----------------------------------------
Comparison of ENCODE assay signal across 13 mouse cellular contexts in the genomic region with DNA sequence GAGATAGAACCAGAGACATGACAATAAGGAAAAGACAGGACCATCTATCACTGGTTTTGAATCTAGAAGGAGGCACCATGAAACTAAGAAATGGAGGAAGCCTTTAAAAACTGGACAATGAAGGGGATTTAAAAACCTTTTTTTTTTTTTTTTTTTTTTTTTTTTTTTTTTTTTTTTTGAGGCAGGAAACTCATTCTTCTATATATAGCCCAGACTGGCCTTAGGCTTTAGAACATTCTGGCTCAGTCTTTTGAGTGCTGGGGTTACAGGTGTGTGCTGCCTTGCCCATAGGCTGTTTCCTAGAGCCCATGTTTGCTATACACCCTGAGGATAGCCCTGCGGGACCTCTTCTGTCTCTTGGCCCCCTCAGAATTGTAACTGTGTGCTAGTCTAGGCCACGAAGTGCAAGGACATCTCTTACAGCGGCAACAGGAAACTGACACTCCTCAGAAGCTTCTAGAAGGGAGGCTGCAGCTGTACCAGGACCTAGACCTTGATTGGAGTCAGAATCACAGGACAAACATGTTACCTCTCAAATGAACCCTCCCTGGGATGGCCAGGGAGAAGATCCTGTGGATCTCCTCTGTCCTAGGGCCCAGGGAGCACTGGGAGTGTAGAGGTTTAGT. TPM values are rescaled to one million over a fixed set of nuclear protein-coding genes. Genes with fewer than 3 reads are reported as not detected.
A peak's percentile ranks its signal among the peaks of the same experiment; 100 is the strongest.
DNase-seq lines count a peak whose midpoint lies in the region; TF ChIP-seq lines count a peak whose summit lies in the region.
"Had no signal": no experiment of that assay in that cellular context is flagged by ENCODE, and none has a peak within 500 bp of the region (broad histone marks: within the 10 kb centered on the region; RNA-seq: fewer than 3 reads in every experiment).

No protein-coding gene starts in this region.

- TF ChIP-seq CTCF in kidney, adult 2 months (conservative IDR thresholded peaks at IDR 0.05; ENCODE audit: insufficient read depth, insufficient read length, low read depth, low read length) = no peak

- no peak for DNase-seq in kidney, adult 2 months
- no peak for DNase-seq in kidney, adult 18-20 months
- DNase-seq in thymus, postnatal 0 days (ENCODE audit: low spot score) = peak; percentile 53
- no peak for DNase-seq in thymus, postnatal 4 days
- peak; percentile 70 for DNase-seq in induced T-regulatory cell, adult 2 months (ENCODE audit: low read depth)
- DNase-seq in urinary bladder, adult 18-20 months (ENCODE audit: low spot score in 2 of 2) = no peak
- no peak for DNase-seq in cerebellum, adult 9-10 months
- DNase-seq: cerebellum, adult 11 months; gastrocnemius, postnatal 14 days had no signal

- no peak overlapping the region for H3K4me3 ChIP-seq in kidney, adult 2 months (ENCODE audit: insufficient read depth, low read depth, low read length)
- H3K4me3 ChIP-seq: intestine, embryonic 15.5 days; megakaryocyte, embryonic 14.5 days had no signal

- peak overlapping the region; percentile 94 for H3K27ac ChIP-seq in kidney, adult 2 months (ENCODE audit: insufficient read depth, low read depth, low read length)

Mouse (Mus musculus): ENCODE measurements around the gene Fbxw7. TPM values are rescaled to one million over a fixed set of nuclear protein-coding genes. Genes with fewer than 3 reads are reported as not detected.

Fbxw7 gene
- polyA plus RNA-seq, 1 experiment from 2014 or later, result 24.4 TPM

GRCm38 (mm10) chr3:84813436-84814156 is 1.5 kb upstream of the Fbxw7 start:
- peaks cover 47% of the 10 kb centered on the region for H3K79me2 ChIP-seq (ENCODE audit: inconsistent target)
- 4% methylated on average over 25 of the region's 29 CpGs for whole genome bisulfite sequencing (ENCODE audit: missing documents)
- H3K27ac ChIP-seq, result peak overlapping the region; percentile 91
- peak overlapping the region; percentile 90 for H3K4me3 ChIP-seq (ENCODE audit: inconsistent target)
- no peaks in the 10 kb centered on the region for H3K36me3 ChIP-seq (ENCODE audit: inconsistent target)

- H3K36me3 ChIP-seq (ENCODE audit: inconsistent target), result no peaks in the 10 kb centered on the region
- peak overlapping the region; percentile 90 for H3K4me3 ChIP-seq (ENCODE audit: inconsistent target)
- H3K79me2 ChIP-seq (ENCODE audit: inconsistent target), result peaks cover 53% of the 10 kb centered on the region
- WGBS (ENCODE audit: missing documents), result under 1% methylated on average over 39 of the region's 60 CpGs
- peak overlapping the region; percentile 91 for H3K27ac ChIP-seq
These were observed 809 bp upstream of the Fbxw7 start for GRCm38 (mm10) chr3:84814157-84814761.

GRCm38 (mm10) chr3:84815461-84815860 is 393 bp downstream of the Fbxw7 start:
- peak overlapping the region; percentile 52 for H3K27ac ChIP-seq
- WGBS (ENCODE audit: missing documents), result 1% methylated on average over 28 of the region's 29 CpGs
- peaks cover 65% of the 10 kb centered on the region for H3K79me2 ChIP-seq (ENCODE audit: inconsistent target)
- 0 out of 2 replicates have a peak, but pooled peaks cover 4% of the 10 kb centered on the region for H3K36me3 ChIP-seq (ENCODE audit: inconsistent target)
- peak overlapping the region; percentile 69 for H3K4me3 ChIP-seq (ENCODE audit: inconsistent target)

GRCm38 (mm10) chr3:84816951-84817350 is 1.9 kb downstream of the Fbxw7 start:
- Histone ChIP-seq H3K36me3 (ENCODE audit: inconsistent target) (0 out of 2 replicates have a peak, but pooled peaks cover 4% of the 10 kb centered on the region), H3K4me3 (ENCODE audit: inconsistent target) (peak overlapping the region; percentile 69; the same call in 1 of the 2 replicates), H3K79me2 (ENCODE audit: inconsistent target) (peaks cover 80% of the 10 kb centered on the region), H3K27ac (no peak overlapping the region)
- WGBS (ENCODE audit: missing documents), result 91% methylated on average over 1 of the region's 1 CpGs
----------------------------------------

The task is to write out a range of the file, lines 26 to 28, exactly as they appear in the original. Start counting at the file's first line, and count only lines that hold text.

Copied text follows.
- no peaks in the 10 kb centered on the region for H3K36me3 ChIP-seq (ENCODE audit: inconsistent target)

- H3K36me3 ChIP-seq (ENCODE audit: inconsistent target), result no peaks in the 10 kb centered on the region
- peak overlapping the region; percentile 90 for H3K4me3 ChIP-seq (ENCODE audit: inconsistent target)